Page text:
- Research article
- Open Access
Developing and evaluating clinical leadership interventions for frontline healthcare providers: a review of the literature
BMC Health Services Research volume 18, Article number: 747 (2018)
The importance of clinical leadership in ensuring high quality patient care is emphasized in health systems worldwide. Of particular concern are the high costs to health systems related to clinical litigation settlements. To avoid further cost, healthcare systems particularly in High-Income Countries invest significantly in interventions to develop clinical leadership among frontline healthcare workers at the point of care. In Low-Income Countries however, clinical leadership development is not well established. This review of the literature was conducted towards identifying a model to inform clinical leadership development interventions among frontline healthcare providers, particularly for improved maternal and newborn care.
A structural literature review method was used, articles published between 2004 and 2017 were identified from search engines (Google Scholar and EBSCOhost). Additionally, electronic databases (CINHAL, PubMed, Medline, Academic Search Complete, Health Source: Consumer, Health Source: Nursing/Academic, Science Direct and Ovid®), electronic journals, and reference lists of retrieved published articles were also searched.
Employing pre-selected criteria, 1675 citations were identified. After screening 50 potentially relevant full-text papers for eligibility, 24 papers were excluded because they did not report on developing and evaluating clinical leadership interventions for frontline healthcare providers, 2 papers did not have full text available. Twenty-four papers met the inclusion criteria for review. Interventions for clinical leadership development involved the development of clinical skills, leadership competencies, teamwork, the environment of care and patient care. Work-based learning with experiential teaching techniques is reported as the most effective, to ensure the clinical leadership development of frontline healthcare providers.
All studies reviewed arose in High-Income settings, demonstrating the need for studies on frontline clinical leadership development in Low-and Middle-Income settings. Clinical leadership development is an on-going process and must target both novice and veteran frontline health care providers. The content of clinical leadership development interventions must encompass a holistic conceptualization of clinical leadership, and should use work-based learning, and team-based approaches, to improve clinical leadership competencies of frontline healthcare providers, and overall service delivery.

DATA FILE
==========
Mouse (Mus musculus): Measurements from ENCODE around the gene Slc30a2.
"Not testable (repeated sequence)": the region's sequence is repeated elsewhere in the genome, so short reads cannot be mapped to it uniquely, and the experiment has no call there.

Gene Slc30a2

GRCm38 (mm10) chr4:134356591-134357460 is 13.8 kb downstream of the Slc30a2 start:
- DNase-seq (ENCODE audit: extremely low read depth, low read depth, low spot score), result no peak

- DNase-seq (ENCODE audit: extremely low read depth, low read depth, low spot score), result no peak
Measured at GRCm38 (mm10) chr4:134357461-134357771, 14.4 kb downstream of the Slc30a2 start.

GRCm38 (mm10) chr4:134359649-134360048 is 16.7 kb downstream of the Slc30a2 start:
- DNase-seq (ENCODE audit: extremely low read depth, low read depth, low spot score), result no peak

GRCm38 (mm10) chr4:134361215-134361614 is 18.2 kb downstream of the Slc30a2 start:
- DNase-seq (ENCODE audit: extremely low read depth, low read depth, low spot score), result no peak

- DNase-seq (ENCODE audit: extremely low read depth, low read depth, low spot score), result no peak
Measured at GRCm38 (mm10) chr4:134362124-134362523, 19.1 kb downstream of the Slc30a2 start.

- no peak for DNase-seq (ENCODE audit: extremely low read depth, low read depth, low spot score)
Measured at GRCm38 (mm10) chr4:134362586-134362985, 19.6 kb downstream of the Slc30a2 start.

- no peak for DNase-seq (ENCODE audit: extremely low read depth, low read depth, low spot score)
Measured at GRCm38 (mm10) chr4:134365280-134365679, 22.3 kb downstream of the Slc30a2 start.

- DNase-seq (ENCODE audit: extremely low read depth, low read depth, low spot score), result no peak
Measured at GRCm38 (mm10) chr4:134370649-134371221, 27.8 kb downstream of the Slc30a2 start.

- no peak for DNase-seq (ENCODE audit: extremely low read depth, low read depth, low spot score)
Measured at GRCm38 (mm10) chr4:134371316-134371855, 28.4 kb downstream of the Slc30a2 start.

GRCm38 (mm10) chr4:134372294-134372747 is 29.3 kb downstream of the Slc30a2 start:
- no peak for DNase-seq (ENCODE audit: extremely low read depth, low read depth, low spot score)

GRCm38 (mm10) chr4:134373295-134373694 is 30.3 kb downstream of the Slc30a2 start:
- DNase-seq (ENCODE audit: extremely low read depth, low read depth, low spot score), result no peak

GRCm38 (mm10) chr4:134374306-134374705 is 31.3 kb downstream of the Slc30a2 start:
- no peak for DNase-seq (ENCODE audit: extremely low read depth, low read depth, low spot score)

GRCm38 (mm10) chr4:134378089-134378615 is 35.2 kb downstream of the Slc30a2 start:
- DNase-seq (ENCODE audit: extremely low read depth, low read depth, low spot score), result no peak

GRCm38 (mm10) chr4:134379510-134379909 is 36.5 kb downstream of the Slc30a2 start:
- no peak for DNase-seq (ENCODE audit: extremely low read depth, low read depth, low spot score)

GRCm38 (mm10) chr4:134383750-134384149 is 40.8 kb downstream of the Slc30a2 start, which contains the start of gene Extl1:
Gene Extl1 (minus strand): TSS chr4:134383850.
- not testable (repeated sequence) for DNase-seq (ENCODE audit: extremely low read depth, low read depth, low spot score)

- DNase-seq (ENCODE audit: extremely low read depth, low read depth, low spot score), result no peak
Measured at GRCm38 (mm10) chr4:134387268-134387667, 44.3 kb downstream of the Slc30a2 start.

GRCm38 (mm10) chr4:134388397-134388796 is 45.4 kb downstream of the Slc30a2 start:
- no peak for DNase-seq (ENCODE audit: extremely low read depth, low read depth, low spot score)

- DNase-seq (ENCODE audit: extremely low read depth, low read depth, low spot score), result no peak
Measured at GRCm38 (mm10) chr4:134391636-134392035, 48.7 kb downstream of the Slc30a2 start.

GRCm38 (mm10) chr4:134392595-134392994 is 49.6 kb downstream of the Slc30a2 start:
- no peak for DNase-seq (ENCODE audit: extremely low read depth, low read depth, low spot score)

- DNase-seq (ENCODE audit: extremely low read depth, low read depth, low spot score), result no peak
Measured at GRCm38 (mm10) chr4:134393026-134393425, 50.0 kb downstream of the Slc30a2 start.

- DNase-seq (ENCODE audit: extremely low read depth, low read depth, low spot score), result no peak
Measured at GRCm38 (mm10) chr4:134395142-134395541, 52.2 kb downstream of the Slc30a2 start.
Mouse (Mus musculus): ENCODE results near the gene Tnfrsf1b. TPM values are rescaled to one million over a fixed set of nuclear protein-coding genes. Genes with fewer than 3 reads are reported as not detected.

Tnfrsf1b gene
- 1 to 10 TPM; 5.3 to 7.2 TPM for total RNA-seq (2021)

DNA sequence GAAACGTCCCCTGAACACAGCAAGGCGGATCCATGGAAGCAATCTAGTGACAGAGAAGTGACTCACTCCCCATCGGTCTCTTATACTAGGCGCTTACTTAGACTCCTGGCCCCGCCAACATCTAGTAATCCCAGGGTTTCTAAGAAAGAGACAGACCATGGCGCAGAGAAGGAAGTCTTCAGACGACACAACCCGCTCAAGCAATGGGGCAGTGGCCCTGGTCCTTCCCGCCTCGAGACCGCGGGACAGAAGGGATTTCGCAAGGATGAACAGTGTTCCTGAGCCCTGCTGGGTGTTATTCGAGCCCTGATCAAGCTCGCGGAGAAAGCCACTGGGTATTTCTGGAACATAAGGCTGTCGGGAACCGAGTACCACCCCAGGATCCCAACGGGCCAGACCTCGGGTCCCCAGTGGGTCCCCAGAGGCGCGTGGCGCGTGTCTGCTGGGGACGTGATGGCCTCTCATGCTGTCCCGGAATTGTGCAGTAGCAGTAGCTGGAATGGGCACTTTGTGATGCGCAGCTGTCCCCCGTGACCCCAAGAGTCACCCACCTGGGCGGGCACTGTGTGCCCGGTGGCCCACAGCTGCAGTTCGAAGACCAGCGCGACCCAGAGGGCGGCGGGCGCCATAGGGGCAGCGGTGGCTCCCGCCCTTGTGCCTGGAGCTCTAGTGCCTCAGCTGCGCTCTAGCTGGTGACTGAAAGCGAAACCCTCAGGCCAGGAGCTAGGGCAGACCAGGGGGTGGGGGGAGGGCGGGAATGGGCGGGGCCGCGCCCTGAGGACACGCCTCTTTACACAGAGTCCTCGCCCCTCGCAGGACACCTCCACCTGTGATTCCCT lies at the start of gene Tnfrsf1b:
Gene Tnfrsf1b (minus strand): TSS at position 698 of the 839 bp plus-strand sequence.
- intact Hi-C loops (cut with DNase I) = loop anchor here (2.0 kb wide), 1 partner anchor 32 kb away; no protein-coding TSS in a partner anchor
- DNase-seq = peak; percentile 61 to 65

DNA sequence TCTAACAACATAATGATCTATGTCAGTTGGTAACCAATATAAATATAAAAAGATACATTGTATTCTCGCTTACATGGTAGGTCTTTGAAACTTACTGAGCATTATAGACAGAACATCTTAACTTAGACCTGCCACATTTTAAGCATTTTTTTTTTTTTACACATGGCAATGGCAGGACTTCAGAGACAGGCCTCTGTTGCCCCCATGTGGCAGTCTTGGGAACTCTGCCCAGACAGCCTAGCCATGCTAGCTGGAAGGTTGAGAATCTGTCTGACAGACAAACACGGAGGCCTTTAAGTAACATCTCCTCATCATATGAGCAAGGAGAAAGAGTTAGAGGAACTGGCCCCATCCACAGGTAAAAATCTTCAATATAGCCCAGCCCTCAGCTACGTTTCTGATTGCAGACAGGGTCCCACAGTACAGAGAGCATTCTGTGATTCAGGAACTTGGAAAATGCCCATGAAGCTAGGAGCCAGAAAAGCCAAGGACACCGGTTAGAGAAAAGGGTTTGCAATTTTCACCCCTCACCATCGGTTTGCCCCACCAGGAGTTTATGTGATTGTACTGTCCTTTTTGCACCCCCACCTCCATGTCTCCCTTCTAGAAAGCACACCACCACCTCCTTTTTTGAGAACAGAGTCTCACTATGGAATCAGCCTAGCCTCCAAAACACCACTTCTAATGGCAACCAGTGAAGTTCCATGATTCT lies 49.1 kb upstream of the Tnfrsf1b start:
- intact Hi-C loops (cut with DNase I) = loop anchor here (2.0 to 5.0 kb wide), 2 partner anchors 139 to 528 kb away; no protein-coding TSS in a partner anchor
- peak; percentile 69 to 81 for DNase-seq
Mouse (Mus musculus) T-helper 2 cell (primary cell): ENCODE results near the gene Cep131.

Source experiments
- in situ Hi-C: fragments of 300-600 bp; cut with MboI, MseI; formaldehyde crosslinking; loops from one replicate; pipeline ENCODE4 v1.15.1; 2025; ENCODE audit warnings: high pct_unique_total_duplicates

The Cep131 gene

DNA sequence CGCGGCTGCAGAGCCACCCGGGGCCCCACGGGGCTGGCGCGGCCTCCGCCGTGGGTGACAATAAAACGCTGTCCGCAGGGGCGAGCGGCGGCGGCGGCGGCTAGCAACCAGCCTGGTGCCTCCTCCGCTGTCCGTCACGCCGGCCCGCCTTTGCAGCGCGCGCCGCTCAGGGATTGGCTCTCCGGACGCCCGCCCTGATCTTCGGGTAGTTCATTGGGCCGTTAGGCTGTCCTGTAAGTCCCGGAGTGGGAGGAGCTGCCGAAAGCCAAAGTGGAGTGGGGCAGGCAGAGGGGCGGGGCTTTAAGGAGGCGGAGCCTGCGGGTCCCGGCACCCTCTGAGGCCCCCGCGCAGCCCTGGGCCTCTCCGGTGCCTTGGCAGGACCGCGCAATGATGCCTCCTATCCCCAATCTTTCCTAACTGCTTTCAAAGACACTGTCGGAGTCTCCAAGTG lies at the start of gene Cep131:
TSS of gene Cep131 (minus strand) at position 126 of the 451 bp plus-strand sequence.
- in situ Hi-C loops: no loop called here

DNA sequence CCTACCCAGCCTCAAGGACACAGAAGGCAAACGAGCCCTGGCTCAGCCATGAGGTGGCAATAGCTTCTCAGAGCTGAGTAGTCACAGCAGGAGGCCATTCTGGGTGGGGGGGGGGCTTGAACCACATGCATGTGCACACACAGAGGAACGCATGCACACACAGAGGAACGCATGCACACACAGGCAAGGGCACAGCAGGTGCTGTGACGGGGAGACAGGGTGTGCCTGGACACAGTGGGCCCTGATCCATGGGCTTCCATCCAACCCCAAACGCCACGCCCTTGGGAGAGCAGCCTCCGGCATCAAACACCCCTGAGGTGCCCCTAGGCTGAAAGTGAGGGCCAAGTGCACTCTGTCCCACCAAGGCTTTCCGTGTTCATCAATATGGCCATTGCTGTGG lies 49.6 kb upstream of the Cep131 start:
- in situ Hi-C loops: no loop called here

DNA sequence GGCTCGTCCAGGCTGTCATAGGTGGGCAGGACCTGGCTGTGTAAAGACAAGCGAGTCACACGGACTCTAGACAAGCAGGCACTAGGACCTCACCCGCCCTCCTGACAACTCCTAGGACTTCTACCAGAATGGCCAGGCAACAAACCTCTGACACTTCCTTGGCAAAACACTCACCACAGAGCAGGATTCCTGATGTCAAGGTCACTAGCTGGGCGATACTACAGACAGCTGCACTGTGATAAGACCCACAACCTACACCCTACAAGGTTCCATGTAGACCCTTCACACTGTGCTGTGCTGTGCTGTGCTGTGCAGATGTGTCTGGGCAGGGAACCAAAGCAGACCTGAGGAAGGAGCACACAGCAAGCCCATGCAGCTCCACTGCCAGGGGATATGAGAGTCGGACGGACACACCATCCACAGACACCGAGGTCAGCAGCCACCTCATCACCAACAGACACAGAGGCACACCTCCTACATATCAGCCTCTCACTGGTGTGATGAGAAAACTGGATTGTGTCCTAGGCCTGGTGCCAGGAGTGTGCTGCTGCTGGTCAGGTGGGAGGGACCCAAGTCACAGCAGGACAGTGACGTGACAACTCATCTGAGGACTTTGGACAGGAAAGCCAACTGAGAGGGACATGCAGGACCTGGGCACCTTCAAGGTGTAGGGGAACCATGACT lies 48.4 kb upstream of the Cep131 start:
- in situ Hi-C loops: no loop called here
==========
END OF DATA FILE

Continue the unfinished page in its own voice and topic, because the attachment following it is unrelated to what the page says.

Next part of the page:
Clinical leadership by frontline healthcare providers is a critical part of bedside care . Clinical leadership is recommended for the potential impact on clinical practice and on the clinical care environment, and contributes to safe and quality patient care, and to job satisfaction and retention of frontline healthcare providers [1,2,3,4,5,6]. Frontline healthcare providers are well placed to identify work inefficiencies, motivate other members of the care team to act on patient care, and lead change initiatives to correct problems that arise in the clinical setting. Frontline healthcare providers can also identify inefficiencies related to organizational structures and work flows, and to poor policies and procedures for the delivery of optimal patient care [2, 5, 7,8,9,10]. Conversely, poor frontline clinical leadership in the clinical setting has been associated with adverse events and clinical litigation settlements, prompting many healthcare systems, particularly in High-Income Countries (HICs), to invest significantly in interventions that support clinical leadership development [3, 11].
However, in Low- and Middle-Income Countries (LMICs), clinical leadership development is not well established. As an example, in South African maternity services, maternal and perinatal deaths have been associated with deficiencies in frontline clinical leadership [12,13,14,15,16,17,18]. Albeit the need for clinical leadership development interventions has been identified, there is little evidence to support the planning, implementation and evaluation of such interventions, particularly among frontline healthcare providers, in LMICs [13,14,15,16,17,18].